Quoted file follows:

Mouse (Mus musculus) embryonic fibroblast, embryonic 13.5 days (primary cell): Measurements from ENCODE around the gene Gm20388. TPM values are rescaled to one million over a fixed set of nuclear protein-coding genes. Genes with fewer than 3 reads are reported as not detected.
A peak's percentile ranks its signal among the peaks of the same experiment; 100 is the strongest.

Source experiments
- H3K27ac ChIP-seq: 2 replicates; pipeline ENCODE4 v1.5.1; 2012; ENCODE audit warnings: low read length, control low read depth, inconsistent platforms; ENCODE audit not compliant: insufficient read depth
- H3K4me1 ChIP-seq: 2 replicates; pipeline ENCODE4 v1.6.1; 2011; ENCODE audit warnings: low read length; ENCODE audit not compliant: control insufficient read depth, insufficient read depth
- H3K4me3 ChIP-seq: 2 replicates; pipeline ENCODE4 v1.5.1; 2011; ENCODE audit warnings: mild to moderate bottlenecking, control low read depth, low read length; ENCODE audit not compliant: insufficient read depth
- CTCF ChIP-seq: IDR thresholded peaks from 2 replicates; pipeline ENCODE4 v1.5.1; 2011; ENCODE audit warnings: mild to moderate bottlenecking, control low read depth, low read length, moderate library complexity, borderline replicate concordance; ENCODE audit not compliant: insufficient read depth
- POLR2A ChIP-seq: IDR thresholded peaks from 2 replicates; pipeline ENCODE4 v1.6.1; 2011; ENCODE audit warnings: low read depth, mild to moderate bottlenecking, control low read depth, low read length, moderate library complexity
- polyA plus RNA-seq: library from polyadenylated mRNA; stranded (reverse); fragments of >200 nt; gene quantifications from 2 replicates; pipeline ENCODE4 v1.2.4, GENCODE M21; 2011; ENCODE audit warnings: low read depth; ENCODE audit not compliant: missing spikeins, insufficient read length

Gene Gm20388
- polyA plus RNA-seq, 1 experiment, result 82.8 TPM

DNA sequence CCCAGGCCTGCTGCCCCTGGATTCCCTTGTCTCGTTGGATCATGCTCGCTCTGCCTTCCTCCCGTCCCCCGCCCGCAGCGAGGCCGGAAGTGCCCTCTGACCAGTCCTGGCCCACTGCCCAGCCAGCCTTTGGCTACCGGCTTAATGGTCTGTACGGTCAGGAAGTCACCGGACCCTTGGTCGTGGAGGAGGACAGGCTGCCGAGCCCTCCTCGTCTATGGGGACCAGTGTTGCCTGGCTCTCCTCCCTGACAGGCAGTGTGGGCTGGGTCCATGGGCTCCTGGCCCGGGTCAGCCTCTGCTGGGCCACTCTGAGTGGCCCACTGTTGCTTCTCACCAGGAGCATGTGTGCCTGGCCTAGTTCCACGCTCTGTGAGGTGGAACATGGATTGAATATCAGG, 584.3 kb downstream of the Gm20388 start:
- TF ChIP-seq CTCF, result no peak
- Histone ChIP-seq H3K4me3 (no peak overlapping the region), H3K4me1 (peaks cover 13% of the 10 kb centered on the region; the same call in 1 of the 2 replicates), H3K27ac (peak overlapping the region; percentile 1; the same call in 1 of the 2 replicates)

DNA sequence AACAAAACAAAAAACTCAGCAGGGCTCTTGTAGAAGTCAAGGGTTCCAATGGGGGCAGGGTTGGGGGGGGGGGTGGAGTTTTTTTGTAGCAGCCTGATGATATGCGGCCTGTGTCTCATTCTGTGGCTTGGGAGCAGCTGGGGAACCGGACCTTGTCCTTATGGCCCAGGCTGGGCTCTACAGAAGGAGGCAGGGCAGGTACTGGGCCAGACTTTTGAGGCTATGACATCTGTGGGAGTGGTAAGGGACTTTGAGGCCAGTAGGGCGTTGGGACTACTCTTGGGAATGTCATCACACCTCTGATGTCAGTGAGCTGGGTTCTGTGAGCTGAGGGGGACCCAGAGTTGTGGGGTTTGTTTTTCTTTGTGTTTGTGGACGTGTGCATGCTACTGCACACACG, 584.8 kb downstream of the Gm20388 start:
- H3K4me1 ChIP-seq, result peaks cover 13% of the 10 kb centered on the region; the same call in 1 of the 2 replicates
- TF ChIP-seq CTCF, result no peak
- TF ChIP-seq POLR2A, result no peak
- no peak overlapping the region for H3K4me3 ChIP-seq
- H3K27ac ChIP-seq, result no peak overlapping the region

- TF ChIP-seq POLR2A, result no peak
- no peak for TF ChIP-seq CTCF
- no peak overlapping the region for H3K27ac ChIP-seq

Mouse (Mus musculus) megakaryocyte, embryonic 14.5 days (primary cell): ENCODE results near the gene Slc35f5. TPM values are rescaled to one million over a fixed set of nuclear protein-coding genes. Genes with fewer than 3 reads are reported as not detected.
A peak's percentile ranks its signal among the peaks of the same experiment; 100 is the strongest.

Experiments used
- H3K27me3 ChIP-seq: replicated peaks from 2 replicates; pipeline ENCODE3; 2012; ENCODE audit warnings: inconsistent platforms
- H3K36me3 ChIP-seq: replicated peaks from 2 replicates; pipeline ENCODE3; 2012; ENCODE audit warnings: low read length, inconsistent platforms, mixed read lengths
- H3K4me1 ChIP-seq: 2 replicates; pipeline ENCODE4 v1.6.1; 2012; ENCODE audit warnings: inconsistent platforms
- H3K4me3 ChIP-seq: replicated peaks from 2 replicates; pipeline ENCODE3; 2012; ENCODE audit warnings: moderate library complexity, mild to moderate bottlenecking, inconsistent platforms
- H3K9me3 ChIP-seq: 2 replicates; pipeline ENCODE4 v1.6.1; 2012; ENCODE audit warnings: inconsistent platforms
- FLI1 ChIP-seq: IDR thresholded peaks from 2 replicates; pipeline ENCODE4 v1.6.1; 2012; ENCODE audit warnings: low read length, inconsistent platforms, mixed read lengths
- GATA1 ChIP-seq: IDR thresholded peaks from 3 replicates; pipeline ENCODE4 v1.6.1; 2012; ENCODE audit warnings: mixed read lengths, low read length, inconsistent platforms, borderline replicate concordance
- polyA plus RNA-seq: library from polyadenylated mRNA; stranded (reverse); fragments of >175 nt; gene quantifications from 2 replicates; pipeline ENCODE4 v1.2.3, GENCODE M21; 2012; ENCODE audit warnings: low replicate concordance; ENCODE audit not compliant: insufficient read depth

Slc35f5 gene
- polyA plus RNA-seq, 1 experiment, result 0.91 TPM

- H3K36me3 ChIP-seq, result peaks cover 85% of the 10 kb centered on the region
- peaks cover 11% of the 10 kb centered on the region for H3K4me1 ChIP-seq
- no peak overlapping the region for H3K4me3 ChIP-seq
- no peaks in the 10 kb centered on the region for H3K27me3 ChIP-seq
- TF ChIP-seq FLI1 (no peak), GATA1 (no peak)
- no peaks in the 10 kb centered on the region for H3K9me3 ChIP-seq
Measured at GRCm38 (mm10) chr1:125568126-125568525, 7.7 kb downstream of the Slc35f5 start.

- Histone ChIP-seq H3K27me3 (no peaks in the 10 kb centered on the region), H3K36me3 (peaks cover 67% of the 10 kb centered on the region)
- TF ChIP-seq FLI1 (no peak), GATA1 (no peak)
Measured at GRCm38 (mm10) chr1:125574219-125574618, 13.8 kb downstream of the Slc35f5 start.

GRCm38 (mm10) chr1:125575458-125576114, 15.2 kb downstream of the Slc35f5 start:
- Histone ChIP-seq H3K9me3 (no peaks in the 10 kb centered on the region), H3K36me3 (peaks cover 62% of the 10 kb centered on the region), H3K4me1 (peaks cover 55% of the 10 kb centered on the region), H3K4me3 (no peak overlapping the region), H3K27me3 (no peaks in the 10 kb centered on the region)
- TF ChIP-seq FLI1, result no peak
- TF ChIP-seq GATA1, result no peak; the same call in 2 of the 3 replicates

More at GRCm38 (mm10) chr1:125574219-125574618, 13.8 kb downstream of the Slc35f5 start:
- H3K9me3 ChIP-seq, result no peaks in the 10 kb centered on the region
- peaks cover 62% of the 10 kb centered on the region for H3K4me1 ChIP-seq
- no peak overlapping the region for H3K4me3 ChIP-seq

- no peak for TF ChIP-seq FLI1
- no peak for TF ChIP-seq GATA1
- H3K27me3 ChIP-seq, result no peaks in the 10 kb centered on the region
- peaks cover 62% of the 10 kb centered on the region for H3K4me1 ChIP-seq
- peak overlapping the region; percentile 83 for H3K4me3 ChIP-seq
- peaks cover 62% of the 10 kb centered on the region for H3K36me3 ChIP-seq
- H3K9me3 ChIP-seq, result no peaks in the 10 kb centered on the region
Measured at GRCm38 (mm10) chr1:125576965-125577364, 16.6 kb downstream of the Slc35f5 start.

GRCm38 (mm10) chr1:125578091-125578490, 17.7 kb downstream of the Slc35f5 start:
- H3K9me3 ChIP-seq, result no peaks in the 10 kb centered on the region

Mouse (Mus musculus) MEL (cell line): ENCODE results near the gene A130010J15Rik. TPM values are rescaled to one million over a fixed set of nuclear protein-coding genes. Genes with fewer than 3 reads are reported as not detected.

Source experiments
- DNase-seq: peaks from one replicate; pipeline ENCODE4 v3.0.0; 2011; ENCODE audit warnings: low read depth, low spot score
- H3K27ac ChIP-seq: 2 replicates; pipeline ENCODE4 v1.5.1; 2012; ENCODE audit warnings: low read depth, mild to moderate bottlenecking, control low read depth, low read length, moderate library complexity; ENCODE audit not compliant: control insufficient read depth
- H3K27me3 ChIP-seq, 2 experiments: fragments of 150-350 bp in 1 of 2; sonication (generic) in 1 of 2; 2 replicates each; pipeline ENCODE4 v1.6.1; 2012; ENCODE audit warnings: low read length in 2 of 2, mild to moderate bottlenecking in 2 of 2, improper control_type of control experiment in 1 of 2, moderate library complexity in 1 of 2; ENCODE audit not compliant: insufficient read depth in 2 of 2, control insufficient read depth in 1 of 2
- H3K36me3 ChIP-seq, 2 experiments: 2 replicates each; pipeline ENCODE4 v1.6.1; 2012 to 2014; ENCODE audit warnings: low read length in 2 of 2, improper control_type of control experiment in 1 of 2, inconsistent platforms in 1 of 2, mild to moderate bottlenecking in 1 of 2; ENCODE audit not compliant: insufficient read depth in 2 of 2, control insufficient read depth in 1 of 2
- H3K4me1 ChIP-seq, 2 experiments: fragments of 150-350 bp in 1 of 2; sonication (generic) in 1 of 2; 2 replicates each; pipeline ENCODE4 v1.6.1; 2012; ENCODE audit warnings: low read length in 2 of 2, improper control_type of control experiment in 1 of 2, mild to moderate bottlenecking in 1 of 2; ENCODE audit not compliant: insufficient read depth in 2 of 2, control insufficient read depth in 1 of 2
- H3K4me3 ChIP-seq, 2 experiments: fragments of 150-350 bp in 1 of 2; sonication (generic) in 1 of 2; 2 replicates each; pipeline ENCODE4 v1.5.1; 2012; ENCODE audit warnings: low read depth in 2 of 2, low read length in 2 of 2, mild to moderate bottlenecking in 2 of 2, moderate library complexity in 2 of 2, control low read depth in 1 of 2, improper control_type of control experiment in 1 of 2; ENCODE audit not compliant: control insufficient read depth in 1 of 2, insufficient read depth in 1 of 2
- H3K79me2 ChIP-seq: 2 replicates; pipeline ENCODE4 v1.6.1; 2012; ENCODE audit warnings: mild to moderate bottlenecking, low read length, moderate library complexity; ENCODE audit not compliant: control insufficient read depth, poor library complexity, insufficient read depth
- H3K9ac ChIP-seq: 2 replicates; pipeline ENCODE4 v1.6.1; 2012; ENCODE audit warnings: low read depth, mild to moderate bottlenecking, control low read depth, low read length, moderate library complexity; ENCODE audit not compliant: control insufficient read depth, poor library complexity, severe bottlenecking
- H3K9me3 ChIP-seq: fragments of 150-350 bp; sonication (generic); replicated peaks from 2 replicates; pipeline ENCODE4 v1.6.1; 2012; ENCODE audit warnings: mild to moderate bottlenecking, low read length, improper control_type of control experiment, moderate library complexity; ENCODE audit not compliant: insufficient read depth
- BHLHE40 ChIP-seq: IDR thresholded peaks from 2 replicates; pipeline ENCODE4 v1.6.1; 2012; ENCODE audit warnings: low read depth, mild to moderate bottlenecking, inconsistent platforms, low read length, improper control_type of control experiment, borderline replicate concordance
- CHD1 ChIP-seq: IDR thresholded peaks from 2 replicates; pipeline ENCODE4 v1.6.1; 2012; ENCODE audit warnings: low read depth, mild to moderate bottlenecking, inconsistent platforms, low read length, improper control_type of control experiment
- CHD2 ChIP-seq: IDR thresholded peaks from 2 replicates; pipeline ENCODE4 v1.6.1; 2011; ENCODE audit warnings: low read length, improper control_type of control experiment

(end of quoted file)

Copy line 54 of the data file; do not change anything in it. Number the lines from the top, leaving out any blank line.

- no peak overlapping the region for H3K4me3 ChIP-seq